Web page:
Most commentary about the nuclear deal with Iran focuses on the implications for the region and U.S. allies in the Middle East and Europe. But it also removes a thorn in the side of the U.S.-Japan relationship. Tokyo’s role as a major importer of Iranian oil meant its cooperation was a key piece of the sanctions campaign against Tehran. Yet that cooperation did not come easy: it required repeated U.S. pressure and was a consistent cold spot in an otherwise warm U.S.-Japan relationship.
The author argues that while there are hopes that the Iran nuclear deal could add momentum towards negotiations to create a similar agreement with North Korea, the two countries and their nuclear programs are too dissimilar for there to be many parallels.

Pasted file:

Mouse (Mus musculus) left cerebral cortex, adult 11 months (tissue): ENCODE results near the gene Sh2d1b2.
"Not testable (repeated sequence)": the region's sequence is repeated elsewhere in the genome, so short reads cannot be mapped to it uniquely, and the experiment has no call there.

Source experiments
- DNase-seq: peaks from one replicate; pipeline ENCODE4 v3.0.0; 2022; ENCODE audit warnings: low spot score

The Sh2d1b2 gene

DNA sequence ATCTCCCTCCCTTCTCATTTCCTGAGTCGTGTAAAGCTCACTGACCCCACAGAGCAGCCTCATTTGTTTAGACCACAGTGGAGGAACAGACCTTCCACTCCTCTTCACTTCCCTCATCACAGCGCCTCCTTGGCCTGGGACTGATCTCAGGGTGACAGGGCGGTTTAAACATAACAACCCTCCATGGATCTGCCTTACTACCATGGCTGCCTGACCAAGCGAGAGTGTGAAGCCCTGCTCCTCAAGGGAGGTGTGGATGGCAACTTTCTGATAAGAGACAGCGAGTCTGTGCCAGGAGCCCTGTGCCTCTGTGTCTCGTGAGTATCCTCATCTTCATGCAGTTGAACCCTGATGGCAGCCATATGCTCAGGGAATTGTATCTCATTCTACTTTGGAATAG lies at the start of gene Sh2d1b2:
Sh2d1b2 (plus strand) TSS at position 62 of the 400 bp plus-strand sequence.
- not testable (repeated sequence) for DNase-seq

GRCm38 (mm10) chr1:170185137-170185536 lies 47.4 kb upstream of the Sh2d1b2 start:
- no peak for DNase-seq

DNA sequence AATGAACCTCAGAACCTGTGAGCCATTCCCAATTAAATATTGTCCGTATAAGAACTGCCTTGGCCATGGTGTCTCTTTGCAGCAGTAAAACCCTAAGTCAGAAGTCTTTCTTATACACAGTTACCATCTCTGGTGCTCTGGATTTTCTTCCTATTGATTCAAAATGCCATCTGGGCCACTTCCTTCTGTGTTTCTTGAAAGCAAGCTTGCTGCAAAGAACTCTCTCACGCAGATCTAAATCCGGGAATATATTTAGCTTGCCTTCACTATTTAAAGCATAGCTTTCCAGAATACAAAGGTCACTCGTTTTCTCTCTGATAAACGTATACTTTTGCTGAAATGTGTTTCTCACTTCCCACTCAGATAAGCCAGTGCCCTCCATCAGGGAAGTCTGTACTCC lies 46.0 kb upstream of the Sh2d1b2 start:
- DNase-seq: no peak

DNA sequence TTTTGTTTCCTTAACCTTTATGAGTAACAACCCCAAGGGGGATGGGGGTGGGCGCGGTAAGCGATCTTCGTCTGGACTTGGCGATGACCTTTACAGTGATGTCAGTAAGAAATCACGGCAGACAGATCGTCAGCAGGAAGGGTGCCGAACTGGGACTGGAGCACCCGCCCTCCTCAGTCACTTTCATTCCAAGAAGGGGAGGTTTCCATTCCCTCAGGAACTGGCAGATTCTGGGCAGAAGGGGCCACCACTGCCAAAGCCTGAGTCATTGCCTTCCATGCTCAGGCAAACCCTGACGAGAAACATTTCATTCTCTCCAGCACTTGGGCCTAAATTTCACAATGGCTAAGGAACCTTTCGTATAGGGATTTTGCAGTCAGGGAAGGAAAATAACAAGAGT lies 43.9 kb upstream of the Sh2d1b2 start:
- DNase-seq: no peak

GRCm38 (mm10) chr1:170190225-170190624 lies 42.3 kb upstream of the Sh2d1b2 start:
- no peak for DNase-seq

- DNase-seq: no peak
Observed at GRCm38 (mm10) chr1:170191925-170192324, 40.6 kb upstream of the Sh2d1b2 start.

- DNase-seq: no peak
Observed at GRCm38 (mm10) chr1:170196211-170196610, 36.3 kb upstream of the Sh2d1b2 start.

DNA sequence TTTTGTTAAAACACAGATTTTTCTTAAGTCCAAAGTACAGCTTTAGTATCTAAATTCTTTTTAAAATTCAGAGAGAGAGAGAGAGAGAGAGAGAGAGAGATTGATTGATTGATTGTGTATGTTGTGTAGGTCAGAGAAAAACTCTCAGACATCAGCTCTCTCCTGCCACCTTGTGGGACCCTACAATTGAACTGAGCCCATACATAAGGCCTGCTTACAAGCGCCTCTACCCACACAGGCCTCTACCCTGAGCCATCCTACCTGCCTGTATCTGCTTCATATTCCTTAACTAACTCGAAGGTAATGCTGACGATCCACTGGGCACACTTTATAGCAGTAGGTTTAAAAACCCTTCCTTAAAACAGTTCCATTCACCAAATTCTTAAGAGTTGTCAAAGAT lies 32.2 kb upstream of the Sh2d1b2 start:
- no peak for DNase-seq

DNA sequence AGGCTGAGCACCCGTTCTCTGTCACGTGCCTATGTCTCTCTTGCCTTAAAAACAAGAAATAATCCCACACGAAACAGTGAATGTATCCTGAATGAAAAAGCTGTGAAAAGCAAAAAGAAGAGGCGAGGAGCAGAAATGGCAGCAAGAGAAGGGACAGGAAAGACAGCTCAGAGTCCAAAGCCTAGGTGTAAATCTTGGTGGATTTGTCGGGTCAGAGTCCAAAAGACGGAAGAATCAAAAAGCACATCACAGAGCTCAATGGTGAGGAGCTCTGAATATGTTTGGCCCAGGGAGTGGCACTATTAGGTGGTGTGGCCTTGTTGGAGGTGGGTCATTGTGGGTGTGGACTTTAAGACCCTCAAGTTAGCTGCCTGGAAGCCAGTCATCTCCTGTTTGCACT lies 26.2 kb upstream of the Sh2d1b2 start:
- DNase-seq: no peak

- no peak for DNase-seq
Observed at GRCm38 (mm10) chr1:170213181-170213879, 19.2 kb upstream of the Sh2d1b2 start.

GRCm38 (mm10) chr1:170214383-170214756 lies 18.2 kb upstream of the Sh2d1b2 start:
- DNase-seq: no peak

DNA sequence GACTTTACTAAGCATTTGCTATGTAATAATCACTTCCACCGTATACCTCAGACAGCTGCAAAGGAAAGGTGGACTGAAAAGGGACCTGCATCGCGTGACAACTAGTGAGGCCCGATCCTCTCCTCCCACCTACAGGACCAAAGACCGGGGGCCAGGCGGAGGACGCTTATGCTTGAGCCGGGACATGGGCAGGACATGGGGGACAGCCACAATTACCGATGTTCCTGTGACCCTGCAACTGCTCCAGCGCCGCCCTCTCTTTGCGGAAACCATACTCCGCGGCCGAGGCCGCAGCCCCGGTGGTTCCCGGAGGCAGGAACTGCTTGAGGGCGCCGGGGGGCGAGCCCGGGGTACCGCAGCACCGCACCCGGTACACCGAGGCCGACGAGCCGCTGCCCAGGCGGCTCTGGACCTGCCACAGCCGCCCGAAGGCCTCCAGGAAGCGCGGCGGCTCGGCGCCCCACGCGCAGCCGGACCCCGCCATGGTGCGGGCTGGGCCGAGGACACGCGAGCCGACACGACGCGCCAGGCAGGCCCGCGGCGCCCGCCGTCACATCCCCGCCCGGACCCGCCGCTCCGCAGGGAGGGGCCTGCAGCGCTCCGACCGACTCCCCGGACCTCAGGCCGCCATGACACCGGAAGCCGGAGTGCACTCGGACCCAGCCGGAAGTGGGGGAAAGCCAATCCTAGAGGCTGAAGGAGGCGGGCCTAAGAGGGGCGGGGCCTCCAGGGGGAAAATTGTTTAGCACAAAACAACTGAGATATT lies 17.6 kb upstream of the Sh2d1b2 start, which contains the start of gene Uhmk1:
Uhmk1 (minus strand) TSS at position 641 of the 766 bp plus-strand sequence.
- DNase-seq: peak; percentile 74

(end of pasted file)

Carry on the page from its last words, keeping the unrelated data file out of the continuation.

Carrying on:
The recent deal between the P5+1 and Iran over the latter’s nuclear program means, reportedly, that Iran will once again be on the market for advanced weapons technology, and that (eventually) it will have money to spend.
India’s decision to walk out of step with the international community on Iran isn’t just a slap in the face for the U.S. – it raises questions about its ability to lead. The Indian government’s ill-advised statement last week that it will continue to purchase oil from Iran is a major setback for the U.S. attempt to isolate the Iranian government over the nuclear issue.